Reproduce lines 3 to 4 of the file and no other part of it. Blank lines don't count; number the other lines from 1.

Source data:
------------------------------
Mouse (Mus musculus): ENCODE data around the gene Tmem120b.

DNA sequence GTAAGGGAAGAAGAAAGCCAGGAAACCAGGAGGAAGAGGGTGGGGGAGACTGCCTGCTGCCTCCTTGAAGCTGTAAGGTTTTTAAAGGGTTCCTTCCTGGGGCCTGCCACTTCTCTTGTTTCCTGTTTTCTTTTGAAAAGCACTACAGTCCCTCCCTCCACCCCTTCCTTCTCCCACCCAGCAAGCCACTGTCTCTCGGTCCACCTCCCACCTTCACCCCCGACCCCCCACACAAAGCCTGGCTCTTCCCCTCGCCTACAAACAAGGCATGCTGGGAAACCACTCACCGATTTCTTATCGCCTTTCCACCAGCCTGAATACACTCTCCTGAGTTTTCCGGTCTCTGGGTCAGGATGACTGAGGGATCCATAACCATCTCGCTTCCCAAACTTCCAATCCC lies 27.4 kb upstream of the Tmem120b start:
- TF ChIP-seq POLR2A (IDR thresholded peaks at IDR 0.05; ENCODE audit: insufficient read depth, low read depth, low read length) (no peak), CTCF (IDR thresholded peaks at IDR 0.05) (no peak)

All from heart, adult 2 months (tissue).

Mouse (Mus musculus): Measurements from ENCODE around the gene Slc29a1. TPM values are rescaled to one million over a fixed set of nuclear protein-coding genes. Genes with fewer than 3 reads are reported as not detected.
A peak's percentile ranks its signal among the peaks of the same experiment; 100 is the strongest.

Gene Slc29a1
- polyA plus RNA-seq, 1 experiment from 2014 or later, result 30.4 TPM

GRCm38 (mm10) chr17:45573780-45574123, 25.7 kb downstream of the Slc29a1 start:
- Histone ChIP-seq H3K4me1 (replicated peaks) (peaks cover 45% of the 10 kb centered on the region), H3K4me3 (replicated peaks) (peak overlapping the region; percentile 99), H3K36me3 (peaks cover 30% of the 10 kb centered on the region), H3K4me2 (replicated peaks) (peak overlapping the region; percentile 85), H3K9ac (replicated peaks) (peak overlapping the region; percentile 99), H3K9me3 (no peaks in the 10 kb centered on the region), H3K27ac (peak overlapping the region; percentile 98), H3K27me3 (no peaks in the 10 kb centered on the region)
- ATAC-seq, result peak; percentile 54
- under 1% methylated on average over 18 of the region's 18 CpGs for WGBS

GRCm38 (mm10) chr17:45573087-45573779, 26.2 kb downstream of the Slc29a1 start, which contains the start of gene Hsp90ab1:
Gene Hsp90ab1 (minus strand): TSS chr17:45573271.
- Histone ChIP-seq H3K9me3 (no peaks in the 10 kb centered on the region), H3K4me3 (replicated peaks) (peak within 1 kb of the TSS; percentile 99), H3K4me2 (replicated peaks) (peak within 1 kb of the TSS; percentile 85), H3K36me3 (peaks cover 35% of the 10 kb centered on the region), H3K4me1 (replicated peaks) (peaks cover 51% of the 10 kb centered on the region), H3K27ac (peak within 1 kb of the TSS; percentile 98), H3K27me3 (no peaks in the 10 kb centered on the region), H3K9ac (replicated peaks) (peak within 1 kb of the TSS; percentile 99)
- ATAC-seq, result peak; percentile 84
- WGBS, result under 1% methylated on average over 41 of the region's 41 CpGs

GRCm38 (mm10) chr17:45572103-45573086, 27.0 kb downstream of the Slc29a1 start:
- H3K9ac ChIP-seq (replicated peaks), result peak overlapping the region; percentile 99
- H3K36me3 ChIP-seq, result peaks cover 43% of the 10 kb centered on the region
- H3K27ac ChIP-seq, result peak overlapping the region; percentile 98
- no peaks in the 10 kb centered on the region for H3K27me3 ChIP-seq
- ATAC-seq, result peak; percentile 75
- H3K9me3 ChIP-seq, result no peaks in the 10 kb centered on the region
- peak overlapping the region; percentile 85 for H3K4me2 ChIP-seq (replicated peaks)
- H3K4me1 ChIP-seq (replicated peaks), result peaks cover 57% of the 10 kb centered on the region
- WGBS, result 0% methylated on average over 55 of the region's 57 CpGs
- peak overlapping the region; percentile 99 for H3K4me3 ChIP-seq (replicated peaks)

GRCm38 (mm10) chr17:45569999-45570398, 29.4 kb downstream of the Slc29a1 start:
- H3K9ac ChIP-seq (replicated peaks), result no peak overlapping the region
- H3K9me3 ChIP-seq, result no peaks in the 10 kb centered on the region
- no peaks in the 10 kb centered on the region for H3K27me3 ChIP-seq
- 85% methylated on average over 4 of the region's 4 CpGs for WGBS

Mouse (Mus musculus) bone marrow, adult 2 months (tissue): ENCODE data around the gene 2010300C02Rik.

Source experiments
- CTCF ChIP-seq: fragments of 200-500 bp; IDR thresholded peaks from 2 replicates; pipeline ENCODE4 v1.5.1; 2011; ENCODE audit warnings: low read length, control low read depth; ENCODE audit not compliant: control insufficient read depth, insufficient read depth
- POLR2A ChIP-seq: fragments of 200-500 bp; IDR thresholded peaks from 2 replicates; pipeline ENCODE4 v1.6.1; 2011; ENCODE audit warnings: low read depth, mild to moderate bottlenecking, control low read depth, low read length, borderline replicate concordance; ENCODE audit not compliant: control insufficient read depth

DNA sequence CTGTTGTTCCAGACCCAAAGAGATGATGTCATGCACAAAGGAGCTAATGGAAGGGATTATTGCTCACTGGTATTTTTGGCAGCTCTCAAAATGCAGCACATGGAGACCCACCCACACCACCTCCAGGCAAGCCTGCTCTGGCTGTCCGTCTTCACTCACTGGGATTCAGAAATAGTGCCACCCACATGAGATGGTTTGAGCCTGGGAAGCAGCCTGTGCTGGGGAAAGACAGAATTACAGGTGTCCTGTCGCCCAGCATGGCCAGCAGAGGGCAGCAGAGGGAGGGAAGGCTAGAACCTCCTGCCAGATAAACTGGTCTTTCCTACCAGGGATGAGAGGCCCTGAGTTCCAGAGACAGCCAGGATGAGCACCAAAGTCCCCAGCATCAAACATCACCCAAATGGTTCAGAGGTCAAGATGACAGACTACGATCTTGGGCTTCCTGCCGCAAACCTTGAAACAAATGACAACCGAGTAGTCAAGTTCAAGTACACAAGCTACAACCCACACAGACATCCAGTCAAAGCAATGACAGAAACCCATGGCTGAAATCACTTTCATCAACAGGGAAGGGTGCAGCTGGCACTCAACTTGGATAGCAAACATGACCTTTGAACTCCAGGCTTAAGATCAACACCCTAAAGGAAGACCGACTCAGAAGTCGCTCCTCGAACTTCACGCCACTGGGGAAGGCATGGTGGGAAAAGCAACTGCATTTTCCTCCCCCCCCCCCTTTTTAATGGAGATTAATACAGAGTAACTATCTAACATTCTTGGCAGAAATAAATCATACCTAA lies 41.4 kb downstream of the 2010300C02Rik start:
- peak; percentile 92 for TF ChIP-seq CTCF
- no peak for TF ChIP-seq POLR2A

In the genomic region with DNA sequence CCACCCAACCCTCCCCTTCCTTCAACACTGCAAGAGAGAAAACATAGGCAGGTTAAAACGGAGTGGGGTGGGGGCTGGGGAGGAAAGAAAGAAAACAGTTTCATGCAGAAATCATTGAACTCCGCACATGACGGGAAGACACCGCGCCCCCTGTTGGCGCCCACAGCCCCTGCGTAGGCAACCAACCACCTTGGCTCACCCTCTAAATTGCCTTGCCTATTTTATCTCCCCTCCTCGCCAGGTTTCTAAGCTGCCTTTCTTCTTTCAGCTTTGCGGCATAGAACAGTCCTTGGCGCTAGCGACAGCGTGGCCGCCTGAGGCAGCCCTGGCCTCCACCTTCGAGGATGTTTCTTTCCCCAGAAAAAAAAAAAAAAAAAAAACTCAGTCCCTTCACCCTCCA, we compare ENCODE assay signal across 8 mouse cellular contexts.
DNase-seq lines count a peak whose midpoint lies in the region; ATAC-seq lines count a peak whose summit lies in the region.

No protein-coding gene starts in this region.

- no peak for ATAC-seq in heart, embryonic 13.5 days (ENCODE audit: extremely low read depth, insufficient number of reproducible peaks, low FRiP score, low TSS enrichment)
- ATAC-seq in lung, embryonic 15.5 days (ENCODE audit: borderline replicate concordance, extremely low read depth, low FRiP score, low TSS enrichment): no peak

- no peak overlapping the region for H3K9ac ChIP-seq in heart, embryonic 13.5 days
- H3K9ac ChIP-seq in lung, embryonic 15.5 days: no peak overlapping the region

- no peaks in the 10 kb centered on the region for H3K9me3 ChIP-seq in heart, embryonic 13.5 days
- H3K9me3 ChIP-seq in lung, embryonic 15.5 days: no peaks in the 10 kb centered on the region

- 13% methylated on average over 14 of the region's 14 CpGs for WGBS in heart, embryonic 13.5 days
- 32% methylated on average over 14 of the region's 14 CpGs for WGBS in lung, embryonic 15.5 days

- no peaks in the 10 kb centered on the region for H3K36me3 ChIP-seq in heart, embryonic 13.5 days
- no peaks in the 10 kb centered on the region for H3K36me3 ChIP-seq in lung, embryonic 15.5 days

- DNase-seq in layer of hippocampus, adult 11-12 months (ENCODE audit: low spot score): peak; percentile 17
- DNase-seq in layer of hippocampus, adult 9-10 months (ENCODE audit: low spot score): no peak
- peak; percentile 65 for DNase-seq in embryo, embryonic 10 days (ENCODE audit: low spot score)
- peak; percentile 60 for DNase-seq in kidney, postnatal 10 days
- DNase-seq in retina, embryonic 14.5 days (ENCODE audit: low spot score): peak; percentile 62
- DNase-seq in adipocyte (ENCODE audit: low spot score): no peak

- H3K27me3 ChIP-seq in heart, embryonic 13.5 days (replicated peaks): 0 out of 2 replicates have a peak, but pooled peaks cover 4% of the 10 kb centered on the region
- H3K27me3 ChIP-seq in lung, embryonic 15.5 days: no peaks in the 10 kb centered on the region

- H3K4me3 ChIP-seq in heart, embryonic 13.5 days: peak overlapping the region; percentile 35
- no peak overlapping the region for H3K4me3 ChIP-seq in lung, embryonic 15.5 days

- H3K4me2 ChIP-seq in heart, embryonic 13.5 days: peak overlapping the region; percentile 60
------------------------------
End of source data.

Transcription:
- TF ChIP-seq POLR2A (IDR thresholded peaks at IDR 0.05; ENCODE audit: insufficient read depth, low read depth, low read length) (no peak), CTCF (IDR thresholded peaks at IDR 0.05) (no peak)

All from heart, adult 2 months (tissue).